#HealthHistory Celebrating revolutionary individuals who made historical advancements in medicine
César Milstein was an immunologist who received the Nobel Prize for Physiology or Medicine for his work in the development of monoclonal antibodies.
In 1975, Milstein worked with Köhler, a postdoctoral fellow at Cambridge. Together, they developed one of the most powerful tools of molecular biology: monoclonal antibody production. This technique allows researchers to construct cells that produce high quantities of identical (monoclonal) antibodies. All targeted to recognize the same antigen.
The resulting hybrid cells, called hybridomas, combine the longevity of the myeloma cell with the ability to produce a specific antibody and can produce potentially unlimited amounts of the desired antibody.
Before Milstein and Köhler developed the hybridoma technique, scientists had struggled to produce large amounts of single antibody clones because of the difficulty of growing antibody-producing B cells in culture. Milstein and Köhler’s innovative technique became a cornerstone of immunology and molecular biology research, and Milstein became one of the most highly regarded scientists of his time.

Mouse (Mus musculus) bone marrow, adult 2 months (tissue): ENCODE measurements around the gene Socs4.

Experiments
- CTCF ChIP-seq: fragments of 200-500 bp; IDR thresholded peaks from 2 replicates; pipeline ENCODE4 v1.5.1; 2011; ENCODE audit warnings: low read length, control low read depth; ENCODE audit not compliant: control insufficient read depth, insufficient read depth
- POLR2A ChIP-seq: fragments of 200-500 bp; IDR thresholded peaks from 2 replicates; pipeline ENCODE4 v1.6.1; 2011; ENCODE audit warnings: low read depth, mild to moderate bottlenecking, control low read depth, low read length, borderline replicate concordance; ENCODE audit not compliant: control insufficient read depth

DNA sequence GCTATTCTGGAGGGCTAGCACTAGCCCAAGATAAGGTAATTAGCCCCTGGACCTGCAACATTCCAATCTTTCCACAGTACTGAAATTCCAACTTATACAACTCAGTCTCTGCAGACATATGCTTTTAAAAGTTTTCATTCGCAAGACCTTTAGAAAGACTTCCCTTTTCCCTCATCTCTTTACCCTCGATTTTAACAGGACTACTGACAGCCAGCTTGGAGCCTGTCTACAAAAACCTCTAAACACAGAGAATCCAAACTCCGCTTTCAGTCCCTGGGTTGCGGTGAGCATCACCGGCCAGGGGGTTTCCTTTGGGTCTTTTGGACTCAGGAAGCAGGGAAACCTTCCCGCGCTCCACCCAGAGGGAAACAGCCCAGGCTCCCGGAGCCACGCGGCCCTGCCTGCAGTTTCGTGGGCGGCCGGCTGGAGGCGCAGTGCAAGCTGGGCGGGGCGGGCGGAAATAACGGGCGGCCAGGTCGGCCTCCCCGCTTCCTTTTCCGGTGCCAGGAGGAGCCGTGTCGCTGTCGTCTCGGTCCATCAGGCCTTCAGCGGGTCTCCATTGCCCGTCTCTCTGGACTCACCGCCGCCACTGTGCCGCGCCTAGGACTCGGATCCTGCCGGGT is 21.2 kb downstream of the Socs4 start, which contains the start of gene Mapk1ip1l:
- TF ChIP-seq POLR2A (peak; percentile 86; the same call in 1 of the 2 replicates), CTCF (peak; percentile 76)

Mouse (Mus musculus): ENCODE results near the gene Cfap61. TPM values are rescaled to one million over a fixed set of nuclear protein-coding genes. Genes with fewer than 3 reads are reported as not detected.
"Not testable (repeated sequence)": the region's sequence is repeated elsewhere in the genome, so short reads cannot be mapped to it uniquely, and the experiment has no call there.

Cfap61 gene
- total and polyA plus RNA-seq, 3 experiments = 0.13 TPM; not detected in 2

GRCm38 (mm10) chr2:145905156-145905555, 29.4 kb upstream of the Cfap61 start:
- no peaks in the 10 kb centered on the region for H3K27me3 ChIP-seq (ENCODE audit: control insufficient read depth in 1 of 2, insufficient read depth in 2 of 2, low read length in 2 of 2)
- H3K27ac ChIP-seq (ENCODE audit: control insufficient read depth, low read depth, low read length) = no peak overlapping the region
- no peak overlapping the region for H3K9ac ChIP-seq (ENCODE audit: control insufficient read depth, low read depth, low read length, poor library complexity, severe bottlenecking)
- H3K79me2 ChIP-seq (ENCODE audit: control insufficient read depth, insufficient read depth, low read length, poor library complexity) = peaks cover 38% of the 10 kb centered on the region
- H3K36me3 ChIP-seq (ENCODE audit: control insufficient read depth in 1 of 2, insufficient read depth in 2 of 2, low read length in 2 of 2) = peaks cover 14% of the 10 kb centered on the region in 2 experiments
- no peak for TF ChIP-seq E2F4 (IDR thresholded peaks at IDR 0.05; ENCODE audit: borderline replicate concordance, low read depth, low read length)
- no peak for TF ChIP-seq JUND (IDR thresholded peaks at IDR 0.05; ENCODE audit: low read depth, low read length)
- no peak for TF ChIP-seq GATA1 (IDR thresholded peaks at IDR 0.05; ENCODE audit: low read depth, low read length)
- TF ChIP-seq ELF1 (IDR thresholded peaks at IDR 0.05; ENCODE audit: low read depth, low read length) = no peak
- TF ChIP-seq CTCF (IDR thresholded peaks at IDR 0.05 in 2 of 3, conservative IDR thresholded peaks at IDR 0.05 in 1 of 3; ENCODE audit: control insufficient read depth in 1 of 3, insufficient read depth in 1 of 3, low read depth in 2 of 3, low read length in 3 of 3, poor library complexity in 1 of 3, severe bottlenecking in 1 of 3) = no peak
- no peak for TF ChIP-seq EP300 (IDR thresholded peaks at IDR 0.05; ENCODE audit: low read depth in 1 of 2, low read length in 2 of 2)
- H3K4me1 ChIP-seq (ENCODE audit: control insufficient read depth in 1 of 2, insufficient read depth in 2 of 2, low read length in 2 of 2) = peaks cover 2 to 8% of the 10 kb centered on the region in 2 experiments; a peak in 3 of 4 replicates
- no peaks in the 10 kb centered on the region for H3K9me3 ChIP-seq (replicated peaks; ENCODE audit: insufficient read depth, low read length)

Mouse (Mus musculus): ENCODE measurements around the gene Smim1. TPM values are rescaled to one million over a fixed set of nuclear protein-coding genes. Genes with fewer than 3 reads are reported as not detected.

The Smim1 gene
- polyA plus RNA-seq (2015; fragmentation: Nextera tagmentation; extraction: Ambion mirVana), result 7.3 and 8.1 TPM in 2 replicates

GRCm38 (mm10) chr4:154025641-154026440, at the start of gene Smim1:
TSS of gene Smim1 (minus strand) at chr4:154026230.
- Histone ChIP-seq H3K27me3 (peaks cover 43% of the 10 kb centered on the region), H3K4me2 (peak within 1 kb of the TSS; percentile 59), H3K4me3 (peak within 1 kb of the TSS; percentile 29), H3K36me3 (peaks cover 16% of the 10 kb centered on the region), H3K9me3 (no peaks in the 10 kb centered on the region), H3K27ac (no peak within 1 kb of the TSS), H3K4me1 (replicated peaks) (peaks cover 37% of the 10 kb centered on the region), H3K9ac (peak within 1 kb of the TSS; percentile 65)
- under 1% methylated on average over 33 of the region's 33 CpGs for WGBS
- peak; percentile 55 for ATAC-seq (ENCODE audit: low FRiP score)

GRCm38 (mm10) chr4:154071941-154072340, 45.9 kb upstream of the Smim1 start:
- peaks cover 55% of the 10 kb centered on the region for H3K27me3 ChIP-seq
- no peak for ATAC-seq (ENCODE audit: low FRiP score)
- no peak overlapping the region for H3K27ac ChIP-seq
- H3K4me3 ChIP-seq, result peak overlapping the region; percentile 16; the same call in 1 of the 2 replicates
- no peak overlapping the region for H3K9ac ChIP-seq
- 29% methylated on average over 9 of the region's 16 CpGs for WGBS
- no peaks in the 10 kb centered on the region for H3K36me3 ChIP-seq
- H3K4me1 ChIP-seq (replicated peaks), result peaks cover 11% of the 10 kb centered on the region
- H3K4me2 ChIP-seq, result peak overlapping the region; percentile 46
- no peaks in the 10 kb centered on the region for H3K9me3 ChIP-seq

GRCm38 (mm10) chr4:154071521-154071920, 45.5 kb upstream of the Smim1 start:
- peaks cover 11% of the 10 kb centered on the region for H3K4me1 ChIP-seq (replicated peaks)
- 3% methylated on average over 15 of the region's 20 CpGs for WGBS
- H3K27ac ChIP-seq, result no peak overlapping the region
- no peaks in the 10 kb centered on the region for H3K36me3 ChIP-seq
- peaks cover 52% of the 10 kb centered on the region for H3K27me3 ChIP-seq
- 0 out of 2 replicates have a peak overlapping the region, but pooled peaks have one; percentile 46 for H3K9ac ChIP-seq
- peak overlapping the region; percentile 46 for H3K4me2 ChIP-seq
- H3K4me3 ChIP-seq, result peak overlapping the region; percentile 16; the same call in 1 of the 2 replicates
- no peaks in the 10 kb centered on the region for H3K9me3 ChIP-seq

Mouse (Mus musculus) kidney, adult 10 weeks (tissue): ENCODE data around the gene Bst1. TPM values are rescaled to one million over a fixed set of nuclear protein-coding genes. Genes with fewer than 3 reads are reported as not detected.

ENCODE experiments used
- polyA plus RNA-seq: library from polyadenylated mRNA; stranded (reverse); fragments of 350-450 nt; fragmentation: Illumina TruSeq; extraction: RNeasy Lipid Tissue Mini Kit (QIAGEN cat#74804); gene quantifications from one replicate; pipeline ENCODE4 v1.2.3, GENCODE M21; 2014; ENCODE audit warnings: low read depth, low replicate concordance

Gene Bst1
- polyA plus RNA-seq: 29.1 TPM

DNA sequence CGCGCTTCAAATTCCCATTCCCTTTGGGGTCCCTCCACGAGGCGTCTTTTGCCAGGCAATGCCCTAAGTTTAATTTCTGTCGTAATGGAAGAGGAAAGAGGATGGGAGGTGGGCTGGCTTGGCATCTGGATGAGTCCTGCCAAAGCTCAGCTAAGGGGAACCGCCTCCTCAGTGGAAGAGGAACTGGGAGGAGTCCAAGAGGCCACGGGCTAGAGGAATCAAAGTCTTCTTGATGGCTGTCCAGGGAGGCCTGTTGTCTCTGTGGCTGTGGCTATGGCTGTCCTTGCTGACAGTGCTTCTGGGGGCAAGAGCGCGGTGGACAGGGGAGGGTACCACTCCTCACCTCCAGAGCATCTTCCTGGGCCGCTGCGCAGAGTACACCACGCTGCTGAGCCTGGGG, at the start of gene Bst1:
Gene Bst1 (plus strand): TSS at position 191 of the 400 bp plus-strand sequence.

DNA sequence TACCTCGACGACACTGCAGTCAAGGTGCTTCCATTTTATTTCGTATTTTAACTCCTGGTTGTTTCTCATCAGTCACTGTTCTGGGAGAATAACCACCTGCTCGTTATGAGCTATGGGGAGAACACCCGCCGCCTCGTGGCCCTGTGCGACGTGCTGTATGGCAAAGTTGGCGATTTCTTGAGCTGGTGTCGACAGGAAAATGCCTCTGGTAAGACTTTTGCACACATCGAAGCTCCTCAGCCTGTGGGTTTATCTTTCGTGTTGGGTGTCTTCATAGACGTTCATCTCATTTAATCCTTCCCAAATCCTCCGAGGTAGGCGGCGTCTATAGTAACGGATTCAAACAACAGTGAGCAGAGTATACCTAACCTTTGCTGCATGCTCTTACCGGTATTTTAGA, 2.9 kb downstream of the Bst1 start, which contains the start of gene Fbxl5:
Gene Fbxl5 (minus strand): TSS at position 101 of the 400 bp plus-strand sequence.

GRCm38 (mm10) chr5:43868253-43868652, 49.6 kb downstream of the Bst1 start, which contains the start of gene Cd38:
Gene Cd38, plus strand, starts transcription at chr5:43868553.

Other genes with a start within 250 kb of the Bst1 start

After mastering how to produce specific antibodies reliably and efficiently in culture, Milstein turned his attention to fostering the use of monoclonal antibodies as a fundamental research tool. He and his colleagues identified monoclonal antibodies that could bind to discrete cell surface markers. This development revolutionized the way different cell types could be characterized and identified and paved the way for their therapeutic use.
Milstein received the Royal Medal (1982) and the Copley Medal (1989) from the Royal Society of London. In 1983 he became head of the Protein and Nucleic Acid Chemistry Division at the Medical Research Council laboratory. In 1994 Milstein was made a Companion of Honour.
Today, monoclonal antibodies are at the cutting edge of medical research, as scientists continue to discover uses for them in both diagnostic and therapeutic venues. Monoclonal antibodies have a wide variety of clinical and research applications; for example, they are used in pregnancy tests, diagnosing viral and bacterial diseases, and blood cell and tissue typing. Monoclonal antibodies are also being used in Oncology, where researchers are developing monoclonal antibodies that can bind to tumors and facilitate their destruction. More recently, monoclonal antibodies have been used to treat high-risk COVID-19 patients.
“César Milstein, Ph.D.” The American Association of Immunologists – César Milstein, https://www.aai.org/About/History/Notable-Members/Nobel-Laureates/CesarMilstein.
“César Milstein.” Encyclopædia Britannica, Encyclopædia Britannica, Inc., https://www.britannica.com/biography/Cesar-Milstein.